February 26, 2009
Call for Proposals
The AALS Section on Academic Support will showcase how professors are transforming the learning environment of their classrooms through innovative and creative methods. Many of these methods have their roots in traditional academic support tenets of varying lesson plans to reach different learning styles, providing feedback throughout the semester, assessing students in creative ways, engaging students both in and out of the classroom, and encouraging students to take responsibility for their own learning. The committee requests proposals that demonstrate modern classroom and teaching techniques including but not limited to: active learning activities, teaching assessment procedures, exam drafting, skills development in doctrinal courses, and innovative lesson plans. Show us what's new and different in legal education in the 21st century!
The Program Committee will give preference to presentations designed to engage the workshop audience, so proposals should contain a detailed explanation of both the substance of the presentation and the interactive methods to be employed. In addition, we would like to highlight talent across a spectrum of law schools and will look for variety in presentations and presenters. If you do not have a proposal to submit, but are interested in participating in a presentation, please contact Emily Randon (see below), as assistance with the overall workshop is always welcome.
Based on participant numbers for the last several years, we anticipate over 100 people attending the program. To assist the presenters in the interactive piece, the program committee members and other volunteers will be on hand to act as facilitators with audience members.
Proposals must include the following information:
1. A title for your presentation
2. A brief description of the objectives or outcomes of your presentation.
3. A brief description of how your presentation will support your stated objectives or outcomes.
4. The amount of time allocated for your presentation and for the interactive exercise. No single presenter should exceed 45 minutes in total time allowed. Presentations as short as 15 minutes will be acceptable.
5. A detailed description of how the presentation will be interactive.
6. Whether you plan to distribute handouts, use PowerPoint, or employ other technology.
7. A list of the conferences at which you have presented within the last three years, such as AALS, national or regional ASP or writing conferences, or other academic conferences. (The committee is interested in this information because we wish to select and showcase seasoned, as well as fresh, talent.) 8. Your school affiliation, title, courses taught, and contact information (include email address and telephone number).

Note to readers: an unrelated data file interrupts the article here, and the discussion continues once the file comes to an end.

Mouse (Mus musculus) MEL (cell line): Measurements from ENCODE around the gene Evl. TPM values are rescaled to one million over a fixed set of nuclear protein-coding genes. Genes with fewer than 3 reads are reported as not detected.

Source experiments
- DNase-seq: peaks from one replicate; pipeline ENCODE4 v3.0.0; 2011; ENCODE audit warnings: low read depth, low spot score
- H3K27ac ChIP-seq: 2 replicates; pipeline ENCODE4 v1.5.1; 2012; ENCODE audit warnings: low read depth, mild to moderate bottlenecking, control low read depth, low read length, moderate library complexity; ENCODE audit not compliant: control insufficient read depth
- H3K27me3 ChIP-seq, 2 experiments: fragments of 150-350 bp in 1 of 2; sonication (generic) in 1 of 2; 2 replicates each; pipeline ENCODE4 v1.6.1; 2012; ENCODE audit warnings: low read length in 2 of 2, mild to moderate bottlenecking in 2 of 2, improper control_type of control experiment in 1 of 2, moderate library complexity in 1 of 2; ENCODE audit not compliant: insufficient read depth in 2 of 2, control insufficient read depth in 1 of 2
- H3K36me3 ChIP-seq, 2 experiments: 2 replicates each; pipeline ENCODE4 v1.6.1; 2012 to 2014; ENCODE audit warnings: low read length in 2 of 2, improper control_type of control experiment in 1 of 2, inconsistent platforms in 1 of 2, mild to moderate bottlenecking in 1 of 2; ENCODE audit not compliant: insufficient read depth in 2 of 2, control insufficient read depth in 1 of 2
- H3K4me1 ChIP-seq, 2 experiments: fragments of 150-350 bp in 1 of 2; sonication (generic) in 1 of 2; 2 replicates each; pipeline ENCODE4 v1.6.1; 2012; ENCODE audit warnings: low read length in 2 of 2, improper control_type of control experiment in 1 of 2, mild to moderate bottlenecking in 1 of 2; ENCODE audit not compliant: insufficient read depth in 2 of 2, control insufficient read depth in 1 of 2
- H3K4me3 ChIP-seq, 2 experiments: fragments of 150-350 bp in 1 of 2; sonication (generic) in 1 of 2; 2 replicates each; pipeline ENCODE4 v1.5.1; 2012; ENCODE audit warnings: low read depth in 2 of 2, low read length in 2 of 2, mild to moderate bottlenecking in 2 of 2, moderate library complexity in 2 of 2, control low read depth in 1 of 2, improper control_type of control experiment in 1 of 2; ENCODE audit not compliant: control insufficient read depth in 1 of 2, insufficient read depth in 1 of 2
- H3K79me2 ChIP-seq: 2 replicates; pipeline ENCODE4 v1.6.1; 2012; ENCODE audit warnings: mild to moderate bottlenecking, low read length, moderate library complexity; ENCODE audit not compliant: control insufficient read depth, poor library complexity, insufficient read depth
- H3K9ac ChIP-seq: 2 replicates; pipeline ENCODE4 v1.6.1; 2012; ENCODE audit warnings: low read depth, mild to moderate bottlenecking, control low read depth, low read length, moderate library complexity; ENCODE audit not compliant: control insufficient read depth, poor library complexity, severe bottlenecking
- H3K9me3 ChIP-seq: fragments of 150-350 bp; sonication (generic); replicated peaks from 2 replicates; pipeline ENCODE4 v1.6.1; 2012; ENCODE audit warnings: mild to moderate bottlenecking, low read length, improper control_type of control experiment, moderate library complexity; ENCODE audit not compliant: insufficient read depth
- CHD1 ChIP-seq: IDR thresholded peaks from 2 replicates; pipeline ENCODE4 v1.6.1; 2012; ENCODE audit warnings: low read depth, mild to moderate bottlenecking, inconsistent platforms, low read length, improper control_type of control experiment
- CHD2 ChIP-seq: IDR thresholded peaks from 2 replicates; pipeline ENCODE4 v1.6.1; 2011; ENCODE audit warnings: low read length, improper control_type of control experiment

9. Any articles or books that you have published describing the lesson you will be demonstrating.
Send proposals by Monday, March 9, 2009 to Prof. Emily Randon, University of California, Davis School of Law, at the email address of email@example.com. If you have questions, feel free to contact Emily Randon directly at 530-752-3434.
If you know of colleagues who are true innovators in techniques that achieve the objectives of the academic support community, please encourage them to submit proposals!
We look forward to seeing you in New Orleans!
The ASP Section Program Committee:
Emily Randon, Chair
Robin Boyle Laisure
ASP Section Chair: Pavel Wonsowicz
February 25, 2009
Federal Courts, Not Federal Tribunals
Prof. Lou Mulligan recently posted Federal Courts, Not Federal Tribunals. Also check out his previous article, which we featured here. Lou is a very bright scholar, and his writing is always accessible. --RR
February 24, 2009
"Against Settlement" Symposium
Prof. Howard Erichson and the Fordham Law Review have put together quite a symposium to discuss Owen Fiss's provocative arguments about ADR and settlement of 25 years ago. The speakers include Owen Fiss, Sam Issacharoff, Pam Karlan, Susan Sturm, Jack Weinstein, and Kenneth Feinberg. Click here for more information. --RR
Entry-Level Hiring Report
February 23, 2009
Minnesota Prof. Allan Erbsen recently posted an updated version of Horizontal Federalism on SSRN. It's definitely worth a read. The abstract follows:
This Article constructs frameworks for analyzing federalism's undertheorized horizontal dimension. Discussions of federalism generally focus on the hierarchical (or vertical) allocation of power between the national and state governments while overlooking the horizontal allocation of power among coequal states. Models of federal-state relations tend to treat the fifty states as a single aggregate unit, obscuring the fact that individual states often cannot concurrently exercise their powers without infringing the other states' autonomy, frustrating the others' legitimate interests, or burdening the others' citizens. Preserving interstate harmony and protecting citizens from excessive burdens therefore requires limits on how states may wield their shared authority. Constitutional law currently addresses these limits in a piecemeal fashion through doctrines regulating such diverse subjects as personal jurisdiction, restraints on interstate commerce, choice of law, federal subject-matter jurisdiction, interstate compacts, federal common law, tax apportionment, interjurisdictional preclusion, and discrimination based on state citizenship. This Article moves beyond the piecemeal approach by identifying facets of horizontal federalism that transcend doctrinal categories. Considering these common features without the distraction of historically contingent doctrinal labels can help reconfigure jurisprudence that is often unprincipled, unsatisfying, and unstable.